What are custom functions? In this no-nonsense guide we cut out the jargon and explain your DSLR’s array of options to tweak settings, as well as which of these are safe and sensible to alter.
What’s so special about custom functions?
Custom functions are DSLR options and settings that you access through on-screen menus. They enable you to customise the operation of the camera – to fine-tune it to the way that you prefer to take your pictures, or to suit a particular type of photographic subject.
I don’t remember having these on my old 35mm film SLR…
This amount of flexibility simply wasn’t possible on film cameras. Technological development means that even a modestly priced DSLR can be customised by the photographer.
What’s more, the fact that the image is recorded digitally means that there’s a whole range of on-board processing options that weren’t available to the film-using generation.
How many custom functions do cameras provide?
The number of customisation options you have will depend on your model of DSLR. The more you pay for your camera body, and the more professional its target market, the more functions it will have.
An entry-level DSLR might provide 12 custom options, with 32 possible settings. Meanwhile a professional-level camera can provide over five times more permutations, with 62 custom functions and a whopping 177 settings.
What makes custom functions different from other settings?
Not much. The Custom menus simply provide a place in which to put all those overrides that don’t have a more logical place to go.
They might simply be better known as ‘miscellaneous’ on the menu functions. In fact, features that are custom functions with one brand may be filed under a more mainstream menu path on another.
Turning off the beeping noise on a Nikon, for instance, is as a custom function, but on a Canon the same function is found within one of the higher menu paths.
Do I really need to set up any of these custom settings?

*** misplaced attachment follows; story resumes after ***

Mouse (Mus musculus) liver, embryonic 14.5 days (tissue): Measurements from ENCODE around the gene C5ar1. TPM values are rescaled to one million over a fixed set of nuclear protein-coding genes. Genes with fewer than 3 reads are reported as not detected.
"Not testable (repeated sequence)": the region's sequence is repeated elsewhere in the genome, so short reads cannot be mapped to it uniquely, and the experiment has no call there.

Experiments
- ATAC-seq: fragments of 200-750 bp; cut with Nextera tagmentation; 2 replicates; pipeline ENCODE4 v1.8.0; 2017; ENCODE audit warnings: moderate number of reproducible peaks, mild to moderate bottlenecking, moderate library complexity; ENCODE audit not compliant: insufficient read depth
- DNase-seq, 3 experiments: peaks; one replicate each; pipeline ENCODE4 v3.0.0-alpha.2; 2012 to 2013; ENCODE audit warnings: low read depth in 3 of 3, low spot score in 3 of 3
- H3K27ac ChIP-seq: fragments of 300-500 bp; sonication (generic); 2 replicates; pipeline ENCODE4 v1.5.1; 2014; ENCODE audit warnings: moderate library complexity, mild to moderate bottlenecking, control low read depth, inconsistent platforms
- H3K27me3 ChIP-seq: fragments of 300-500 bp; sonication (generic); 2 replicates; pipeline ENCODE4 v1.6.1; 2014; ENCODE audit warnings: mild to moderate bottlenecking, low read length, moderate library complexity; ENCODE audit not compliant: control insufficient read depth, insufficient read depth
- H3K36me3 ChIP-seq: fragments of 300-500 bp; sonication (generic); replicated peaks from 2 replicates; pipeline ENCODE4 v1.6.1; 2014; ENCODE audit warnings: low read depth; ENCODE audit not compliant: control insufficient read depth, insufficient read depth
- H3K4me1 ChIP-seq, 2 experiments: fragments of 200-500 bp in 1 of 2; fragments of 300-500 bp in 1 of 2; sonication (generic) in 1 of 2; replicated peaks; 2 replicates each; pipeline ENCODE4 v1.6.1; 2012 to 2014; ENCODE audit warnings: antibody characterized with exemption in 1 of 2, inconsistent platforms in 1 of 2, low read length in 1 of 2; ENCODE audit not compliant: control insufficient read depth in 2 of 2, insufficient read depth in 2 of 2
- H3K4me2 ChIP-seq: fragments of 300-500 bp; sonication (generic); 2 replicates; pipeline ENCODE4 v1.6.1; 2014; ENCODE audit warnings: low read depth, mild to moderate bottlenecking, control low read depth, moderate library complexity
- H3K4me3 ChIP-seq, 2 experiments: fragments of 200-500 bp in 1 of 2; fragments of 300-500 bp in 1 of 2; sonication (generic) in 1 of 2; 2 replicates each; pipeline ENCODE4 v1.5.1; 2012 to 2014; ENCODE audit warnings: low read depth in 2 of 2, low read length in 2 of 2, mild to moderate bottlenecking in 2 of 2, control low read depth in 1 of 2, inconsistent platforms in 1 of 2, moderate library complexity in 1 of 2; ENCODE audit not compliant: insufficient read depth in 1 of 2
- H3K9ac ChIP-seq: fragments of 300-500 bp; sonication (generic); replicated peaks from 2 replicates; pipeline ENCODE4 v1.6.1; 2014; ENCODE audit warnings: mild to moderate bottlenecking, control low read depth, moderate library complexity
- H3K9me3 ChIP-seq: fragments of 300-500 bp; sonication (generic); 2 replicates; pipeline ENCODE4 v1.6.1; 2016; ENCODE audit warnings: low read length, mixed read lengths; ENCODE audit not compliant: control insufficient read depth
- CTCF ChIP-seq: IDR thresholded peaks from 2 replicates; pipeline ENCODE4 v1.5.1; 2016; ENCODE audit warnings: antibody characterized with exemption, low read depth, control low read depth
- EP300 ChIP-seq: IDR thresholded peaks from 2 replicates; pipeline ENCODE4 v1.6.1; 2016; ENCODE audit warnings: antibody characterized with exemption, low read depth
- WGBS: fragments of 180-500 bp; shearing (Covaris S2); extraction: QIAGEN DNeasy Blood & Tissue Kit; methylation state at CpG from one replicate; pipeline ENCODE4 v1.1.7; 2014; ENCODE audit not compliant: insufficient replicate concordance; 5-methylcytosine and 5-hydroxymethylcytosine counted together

Possibly not. The camera comes with each of the custom functions in a default position that the manufacturer chose to suit the majority of users.
What’s more, in some shooting modes (those designed for point-and-shoot operation) the custom overrides won’t be accessible anyway.
However, some of these settings are definitely worth getting to know. Some custom options are best suited to experienced photographers and to those shooting specialist subjects, but there are plenty of others that are more generally useful.
Some of the most useful custom functions enable you to change the function of a particular button on the camera. In order to simplify design, manufacturers limit the number of knobs and dials on their DSLRs – and the buttons you do get may offer a function you never use.
The depth-of-field preview button is helpful to some, but an irrelevant waste of space to others. The ability to reassign this button to offer quick access to a different feature can make a camera much easier to use.
Similarly, most shutter releases not only fire the shutter, but also engage the autofocus and lock the exposure. For some types of photography, it may be useful that this trigger doesn’t lock focus and exposure simultaneously – a custom function is likely to offer this.
What processing options do custom functions offer?
They can provide preferences that define how and when the camera reduces noise in your picture. They can also enable you to control whether the camera adjusts the contrast of an image for you automatically (this feature is called Auto Lighting Optimiser on Canons and Active D-Lighting on Nikons).
How do you decide which functions to use?
Ideally, you should try them out for yourself and see which setups and effects you prefer based on the results you get. Some custom functions help you make a new camera work more like the one you had before, or help you adjust the controls to suit a particular type of subject.
Should you adjust custom functions once to your liking and then leave them – or adjust them on a shot-by-shot basis?
A bit of both. The option you choose for some will do for every shot you take – others are best used only for particular shooting situations (say, for night photography, or when using studio flash). Some cameras enable you to set up custom modes or workspaces so you can switch a whole set of presets at once.
What are the most complex custom functions?
The Canon EOS-1D Mark IV has 16 custom functions set aside for autofocus alone. However, this isn’t really surprising. This camera is used by professional sports photographers who need to be able to adjust responsiveness and target areas depending on which sport they are shooting. If you’re struggling to make sense of which to use, it’s worth looking on forums and talking to photographers that shoot similar subjects to discover exactly which custom functions they find useful.
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